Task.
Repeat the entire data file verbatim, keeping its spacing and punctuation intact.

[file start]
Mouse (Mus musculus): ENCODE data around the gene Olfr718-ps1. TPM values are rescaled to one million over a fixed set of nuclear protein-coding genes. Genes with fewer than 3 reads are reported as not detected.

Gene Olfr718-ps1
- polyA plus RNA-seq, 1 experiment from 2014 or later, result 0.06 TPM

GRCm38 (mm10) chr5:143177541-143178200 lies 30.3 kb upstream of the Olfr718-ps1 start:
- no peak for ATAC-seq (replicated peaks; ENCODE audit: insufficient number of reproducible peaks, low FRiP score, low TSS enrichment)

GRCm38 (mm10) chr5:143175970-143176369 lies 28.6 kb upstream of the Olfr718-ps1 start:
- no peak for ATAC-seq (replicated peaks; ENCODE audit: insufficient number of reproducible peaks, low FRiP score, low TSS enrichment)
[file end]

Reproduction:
Mouse (Mus musculus): ENCODE data around the gene Olfr718-ps1. TPM values are rescaled to one million over a fixed set of nuclear protein-coding genes. Genes with fewer than 3 reads are reported as not detected.

Gene Olfr718-ps1
- polyA plus RNA-seq, 1 experiment from 2014 or later, result 0.06 TPM

GRCm38 (mm10) chr5:143177541-143178200 lies 30.3 kb upstream of the Olfr718-ps1 start:
- no peak for ATAC-seq (replicated peaks; ENCODE audit: insufficient number of reproducible peaks, low FRiP score, low TSS enrichment)

GRCm38 (mm10) chr5:143175970-143176369 lies 28.6 kb upstream of the Olfr718-ps1 start:
- no peak for ATAC-seq (replicated peaks; ENCODE audit: insufficient number of reproducible peaks, low FRiP score, low TSS enrichment)